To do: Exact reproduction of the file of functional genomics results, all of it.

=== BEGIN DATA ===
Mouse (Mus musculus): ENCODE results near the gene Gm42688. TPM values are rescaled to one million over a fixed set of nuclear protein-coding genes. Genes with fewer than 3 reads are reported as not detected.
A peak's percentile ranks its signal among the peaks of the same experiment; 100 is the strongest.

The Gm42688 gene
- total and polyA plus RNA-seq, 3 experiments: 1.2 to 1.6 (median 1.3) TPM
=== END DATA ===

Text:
Mouse (Mus musculus): ENCODE results near the gene Gm42688. TPM values are rescaled to one million over a fixed set of nuclear protein-coding genes. Genes with fewer than 3 reads are reported as not detected.
A peak's percentile ranks its signal among the peaks of the same experiment; 100 is the strongest.

The Gm42688 gene
- total and polyA plus RNA-seq, 3 experiments: 1.2 to 1.6 (median 1.3) TPM